International Festival 2005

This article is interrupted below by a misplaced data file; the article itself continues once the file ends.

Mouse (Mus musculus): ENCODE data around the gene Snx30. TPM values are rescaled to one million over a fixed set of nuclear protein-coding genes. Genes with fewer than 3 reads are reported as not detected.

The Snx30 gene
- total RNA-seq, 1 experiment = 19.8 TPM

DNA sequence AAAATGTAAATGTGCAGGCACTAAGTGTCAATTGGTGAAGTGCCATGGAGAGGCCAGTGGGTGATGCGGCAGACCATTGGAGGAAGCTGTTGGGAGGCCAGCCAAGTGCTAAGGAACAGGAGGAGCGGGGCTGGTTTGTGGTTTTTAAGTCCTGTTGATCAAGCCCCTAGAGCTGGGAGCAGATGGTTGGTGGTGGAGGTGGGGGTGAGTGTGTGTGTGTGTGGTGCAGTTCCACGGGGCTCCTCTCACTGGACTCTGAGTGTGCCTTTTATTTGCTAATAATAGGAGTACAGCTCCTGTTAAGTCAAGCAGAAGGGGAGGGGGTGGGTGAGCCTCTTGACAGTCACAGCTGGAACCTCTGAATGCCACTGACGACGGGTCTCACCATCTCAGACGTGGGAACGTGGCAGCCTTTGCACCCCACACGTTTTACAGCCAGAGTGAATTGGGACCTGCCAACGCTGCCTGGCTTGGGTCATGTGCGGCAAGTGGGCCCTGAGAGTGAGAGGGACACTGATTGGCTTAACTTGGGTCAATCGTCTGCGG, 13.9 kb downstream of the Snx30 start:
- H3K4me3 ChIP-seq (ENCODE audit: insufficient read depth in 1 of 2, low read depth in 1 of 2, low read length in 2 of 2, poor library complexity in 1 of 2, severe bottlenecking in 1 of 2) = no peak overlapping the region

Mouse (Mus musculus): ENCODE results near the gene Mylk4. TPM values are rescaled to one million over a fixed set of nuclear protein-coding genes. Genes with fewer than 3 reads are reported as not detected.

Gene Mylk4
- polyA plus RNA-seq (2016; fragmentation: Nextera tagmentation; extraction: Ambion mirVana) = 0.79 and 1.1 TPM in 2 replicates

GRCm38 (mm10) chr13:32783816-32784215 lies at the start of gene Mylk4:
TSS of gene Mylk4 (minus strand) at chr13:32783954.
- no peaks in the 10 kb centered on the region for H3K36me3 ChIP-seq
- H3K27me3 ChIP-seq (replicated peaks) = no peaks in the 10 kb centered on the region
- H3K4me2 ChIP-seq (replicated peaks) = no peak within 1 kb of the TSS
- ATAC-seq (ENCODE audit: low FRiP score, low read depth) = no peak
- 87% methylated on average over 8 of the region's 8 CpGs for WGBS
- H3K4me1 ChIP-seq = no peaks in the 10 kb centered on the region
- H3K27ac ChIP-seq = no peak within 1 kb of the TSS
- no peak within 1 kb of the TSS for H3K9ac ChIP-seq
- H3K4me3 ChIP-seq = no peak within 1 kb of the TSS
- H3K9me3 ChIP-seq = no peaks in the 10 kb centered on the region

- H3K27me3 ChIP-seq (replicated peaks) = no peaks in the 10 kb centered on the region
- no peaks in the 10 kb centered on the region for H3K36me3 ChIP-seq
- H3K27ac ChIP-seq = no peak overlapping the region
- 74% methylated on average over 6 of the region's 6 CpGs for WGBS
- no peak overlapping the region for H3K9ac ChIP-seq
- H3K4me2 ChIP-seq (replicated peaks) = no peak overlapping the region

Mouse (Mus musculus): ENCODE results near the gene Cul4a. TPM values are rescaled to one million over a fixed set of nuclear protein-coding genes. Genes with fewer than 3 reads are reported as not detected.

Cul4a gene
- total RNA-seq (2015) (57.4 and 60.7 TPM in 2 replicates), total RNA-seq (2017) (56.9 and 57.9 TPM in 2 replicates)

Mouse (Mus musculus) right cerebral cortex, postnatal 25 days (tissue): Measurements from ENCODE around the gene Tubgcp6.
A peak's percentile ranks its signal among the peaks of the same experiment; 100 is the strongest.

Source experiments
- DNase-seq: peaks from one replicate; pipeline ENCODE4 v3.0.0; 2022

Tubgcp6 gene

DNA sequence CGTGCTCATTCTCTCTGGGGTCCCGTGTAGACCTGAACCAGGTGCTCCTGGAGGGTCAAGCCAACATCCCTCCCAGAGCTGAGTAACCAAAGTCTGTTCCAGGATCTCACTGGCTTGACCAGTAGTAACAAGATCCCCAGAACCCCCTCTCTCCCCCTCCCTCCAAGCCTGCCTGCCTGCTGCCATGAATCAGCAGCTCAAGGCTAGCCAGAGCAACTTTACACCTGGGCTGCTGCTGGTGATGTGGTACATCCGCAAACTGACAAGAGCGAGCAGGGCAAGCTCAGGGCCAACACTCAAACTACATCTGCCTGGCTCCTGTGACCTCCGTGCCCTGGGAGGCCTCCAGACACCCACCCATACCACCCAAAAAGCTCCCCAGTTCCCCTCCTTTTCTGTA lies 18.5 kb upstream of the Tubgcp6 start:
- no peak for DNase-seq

Indo-Pak brightened up Andover’s social scene last Friday with their annual Diwali-Eid Show. Diwali, the holiday of lights for Hindus, coincides with the Muslim celebration of Eid, or the fast-breaking festival after the month of Ramadan. Diwali literally means “a row of lights” and is one of the more glamorous Hindi holidays. This four-day celebration commemorates the coronation of King Rama, who vanquished an infamous demon to earn the throne. During Diwali, people exchange gifts, eat sweets, and enjoy time with friends and family. Additionally, Diwali often falls around Eid, the end of Muslims’ high holy season of Ramadan. During Ramadan, the ninth month of the Muslim calendar, the Qu’uran was revealed to the Prophet Mohammed. Some traditions of Eid include going to Mosque early in the morning. Muslim children also receive money from family and friends. Each year Indo-Pak holds their talent show during this holy season. The acts consist of traditional Indian and Pakistani dancing and music. This year’s festivities did not fail to please, incorporating traditional elements with humor. Kemper provided a simple and intimate setting for the event. The evening’s Emcees were Ali Siddiqi ’06 and Anichya Gujral ’06. Donning impressive sub-continental accents, the two developed humorous segways into the acts, discussing everything from the “female situation” to coming to PA as “Indo” (Gujral) and “Pak” (Siddiqi). This year’s Diwali-Eid Show featured PA’s new traditional Indian drummers, Rajit Malhotra ‘08 and Arun Saigal 09. Rajit opened the musical section of the show with “Tabla Fever”. The Tabla, a North Indian instrument, is a set of two drums played with the hands. Malhotra blended contemporary Indian music with American music, performing Missy Elliot’s “Get Ur Freak On”. Saigal also played a traditional Indian drum known as the Mrudungam. Hailing from the south of India, the two-sided drum rests on the player’s foot during the performance. Siagal first performed an Islamic tune with Siddiqi on vocals. Then Saigal gave a passionate solo performance. Consistent with the cultural fusion of Malhotra’s piece, Faaez Jafarey ’06 performed a booming electric rendition of “A Medley of Anthems,” synthesizing the national anthems of America, India, and Pakistan. As for the dance component of the show, the three pieces combined both contemporary and traditional styles. “A True Hero’s Dance” featured Indo-Pak’s co-president Rajeev Saxena ’06, Jonathan Rivas ’06 and Edwin Kulubya ’06. Equal in praise and parody, the dance was an imitation of Bollywood theatrics. Saxena gave a phenomenal performance, during which he fed off of the crowd’s enthusiastic approval. He combined hip-hop dance moves with the trite gestures of Bollywood such as the “air kiss”. In a more conventional act, the Indo-fusion Quartet performed a piece that combined ballet and the traditional Indian dance of Nritya. Dressed in black leotards, Catherine Castillo ’06 and Farah Dahya ’08, added ballet to the show. Their dance featured long gestures that accentuated the fluidity of the traditional Indian song. In contrast, Rashmi Bhat ’06 and Nandini Vijayakumar ’06 performed the traditional Nritya dance in flowing, brightly colored skirts. They pounded their feet and clapped their hands in time with the music. The final dance act was a female group led by Bhat and Vijayakumar, performing a Bollywood-styled routine. Despite a few missteps, it was still extremely impressive. One of the night’s best acts was the Indo-Pak movie. This year’s theme was “Punjabi Admissions.” Working with the theme, several members of Indo-Pak, most notably Saxena, Jafarey, and Siddiqi, spoofed the cultural identity of the numerous sub-continental students on campus. Akosua Oforiwaa-Ayim ’07 said, “My favorite act was definitely the video. It was very funny, and it obviously took a lot of work.” Each year, Indo-Pak also seeks to raise cultural awareness through their Diwali-Eid Fashion Show. This year’s show featured students in chiffon and sheer attire typical of the Asian sub-continent. The vivid oranges, teals, and reds unique to India and Pakistan appealed to the crowd. Indo-Pak sought to express a distinctive cultural perspective during their Diwali-Eid Show, uniting the Indian and Pakistani, as well as Muslim and Hindu students on campus. Shua Jafarey, mother of Faaez Jafrey said, “I come every year. The show is always very lively and spontaneous.” This year’s Diwali-Eid Show was certainly no exception. It fused Indian, Pakistani and American cultures to inform and entertain a receptive audience.